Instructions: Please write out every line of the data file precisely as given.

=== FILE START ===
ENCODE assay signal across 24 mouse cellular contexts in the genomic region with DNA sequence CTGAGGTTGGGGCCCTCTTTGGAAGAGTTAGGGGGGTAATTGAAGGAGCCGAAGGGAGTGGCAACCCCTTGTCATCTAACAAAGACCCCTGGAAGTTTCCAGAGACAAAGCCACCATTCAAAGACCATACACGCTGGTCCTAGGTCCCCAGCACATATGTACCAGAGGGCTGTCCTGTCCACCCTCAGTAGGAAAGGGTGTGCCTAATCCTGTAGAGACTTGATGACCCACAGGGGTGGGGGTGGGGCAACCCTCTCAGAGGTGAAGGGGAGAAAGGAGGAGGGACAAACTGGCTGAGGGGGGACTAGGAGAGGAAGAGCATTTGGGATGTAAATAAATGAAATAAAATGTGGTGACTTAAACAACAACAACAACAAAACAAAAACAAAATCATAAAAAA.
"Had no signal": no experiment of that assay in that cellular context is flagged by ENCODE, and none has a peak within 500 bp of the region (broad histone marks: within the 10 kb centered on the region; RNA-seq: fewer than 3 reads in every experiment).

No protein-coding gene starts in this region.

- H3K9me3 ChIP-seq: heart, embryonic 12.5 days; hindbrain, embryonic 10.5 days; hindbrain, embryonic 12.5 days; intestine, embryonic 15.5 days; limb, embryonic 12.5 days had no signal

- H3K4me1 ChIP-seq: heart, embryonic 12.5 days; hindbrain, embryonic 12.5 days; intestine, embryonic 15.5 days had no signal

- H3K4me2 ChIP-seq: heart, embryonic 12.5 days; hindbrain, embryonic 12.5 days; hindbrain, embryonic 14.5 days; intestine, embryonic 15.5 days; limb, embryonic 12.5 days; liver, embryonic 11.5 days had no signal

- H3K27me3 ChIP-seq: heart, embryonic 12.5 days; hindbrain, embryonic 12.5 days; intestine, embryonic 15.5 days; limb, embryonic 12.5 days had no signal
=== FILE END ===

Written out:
ENCODE assay signal across 24 mouse cellular contexts in the genomic region with DNA sequence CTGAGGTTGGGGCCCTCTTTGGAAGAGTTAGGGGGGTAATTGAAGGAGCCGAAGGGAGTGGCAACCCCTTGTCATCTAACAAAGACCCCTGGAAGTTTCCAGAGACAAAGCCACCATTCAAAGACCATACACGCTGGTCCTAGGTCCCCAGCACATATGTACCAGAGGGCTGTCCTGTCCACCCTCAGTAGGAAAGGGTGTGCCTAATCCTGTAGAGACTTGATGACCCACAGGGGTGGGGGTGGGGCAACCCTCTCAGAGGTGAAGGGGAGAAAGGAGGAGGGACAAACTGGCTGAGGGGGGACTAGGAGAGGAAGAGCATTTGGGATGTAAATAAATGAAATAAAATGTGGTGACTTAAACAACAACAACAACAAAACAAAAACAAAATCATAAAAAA.
"Had no signal": no experiment of that assay in that cellular context is flagged by ENCODE, and none has a peak within 500 bp of the region (broad histone marks: within the 10 kb centered on the region; RNA-seq: fewer than 3 reads in every experiment).

No protein-coding gene starts in this region.

- H3K9me3 ChIP-seq: heart, embryonic 12.5 days; hindbrain, embryonic 10.5 days; hindbrain, embryonic 12.5 days; intestine, embryonic 15.5 days; limb, embryonic 12.5 days had no signal

- H3K4me1 ChIP-seq: heart, embryonic 12.5 days; hindbrain, embryonic 12.5 days; intestine, embryonic 15.5 days had no signal

- H3K4me2 ChIP-seq: heart, embryonic 12.5 days; hindbrain, embryonic 12.5 days; hindbrain, embryonic 14.5 days; intestine, embryonic 15.5 days; limb, embryonic 12.5 days; liver, embryonic 11.5 days had no signal

- H3K27me3 ChIP-seq: heart, embryonic 12.5 days; hindbrain, embryonic 12.5 days; intestine, embryonic 15.5 days; limb, embryonic 12.5 days had no signal